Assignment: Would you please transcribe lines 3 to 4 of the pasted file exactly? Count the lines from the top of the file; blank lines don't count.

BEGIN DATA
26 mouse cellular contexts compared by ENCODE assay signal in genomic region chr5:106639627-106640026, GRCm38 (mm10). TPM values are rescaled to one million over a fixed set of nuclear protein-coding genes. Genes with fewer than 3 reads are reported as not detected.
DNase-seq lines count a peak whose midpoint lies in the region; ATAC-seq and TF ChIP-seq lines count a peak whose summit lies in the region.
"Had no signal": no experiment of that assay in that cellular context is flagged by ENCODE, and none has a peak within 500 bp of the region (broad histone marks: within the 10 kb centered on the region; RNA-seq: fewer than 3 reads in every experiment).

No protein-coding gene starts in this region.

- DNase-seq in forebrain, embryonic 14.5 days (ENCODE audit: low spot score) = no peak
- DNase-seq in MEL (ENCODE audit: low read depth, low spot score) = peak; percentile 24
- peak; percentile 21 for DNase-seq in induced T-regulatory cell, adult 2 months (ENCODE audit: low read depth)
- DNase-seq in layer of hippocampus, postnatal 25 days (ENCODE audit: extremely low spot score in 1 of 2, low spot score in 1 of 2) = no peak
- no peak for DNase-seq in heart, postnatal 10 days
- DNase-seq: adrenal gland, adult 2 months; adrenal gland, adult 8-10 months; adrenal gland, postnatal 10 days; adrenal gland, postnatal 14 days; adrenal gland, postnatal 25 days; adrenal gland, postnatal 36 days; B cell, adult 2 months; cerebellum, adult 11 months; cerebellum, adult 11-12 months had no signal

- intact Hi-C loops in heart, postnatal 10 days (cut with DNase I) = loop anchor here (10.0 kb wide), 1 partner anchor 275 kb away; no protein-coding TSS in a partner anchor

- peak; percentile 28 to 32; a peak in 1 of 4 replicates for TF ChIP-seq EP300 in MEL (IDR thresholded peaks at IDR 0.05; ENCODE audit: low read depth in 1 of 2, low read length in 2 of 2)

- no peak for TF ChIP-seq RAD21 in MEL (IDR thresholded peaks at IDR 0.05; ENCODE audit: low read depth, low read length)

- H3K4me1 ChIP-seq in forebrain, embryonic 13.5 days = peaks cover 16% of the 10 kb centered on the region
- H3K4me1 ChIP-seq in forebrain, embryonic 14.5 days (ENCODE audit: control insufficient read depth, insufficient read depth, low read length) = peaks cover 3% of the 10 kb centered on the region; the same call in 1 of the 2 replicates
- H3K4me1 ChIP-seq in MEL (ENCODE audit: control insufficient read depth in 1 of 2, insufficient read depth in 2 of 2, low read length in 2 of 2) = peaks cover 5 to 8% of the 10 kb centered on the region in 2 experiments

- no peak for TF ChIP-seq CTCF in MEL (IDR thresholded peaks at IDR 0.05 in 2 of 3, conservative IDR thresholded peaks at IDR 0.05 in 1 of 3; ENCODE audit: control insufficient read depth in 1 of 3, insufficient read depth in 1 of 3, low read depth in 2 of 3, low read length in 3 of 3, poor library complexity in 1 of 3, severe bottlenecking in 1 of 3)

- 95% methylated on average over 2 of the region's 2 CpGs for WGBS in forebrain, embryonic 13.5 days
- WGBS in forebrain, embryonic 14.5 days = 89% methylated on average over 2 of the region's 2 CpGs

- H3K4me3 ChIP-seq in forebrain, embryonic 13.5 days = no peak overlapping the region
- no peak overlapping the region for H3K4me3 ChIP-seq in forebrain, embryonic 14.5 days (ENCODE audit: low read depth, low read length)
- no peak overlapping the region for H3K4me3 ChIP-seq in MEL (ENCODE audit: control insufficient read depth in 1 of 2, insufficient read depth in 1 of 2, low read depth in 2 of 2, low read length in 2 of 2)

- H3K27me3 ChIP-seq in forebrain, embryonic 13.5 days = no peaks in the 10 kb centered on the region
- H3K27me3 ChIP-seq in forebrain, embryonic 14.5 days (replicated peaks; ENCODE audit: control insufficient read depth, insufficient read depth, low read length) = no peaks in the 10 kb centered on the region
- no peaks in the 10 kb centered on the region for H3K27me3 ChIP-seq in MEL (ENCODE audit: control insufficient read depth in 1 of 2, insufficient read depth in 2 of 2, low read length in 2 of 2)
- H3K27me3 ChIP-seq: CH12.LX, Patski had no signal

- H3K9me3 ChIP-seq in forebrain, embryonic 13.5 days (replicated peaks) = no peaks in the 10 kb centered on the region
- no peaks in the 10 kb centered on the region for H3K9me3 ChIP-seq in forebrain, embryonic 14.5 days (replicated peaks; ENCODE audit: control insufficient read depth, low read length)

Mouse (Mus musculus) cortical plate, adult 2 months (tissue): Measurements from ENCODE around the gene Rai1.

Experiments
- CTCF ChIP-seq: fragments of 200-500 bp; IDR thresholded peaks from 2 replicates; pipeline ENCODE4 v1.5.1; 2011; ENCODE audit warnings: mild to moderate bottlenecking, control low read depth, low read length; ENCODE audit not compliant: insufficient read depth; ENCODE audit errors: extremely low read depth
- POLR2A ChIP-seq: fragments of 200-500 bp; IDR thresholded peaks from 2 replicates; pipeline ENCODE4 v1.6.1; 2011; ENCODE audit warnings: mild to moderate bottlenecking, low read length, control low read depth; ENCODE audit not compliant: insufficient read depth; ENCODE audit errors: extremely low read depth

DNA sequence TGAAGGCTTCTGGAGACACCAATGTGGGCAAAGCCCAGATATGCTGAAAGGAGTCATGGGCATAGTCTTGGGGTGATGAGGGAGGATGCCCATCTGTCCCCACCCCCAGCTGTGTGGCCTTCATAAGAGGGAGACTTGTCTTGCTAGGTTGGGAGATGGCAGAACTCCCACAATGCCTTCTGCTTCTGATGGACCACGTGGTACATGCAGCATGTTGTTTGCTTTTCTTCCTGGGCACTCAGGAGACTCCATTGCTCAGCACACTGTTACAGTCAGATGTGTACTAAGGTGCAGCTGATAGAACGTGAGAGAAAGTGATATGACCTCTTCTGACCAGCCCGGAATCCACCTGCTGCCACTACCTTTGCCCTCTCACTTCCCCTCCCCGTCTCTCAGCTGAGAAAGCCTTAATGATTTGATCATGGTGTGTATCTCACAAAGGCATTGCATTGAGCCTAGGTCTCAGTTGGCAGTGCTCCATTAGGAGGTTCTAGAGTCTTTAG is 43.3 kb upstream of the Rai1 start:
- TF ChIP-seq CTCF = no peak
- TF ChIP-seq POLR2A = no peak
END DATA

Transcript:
"Had no signal": no experiment of that assay in that cellular context is flagged by ENCODE, and none has a peak within 500 bp of the region (broad histone marks: within the 10 kb centered on the region; RNA-seq: fewer than 3 reads in every experiment).

No protein-coding gene starts in this region.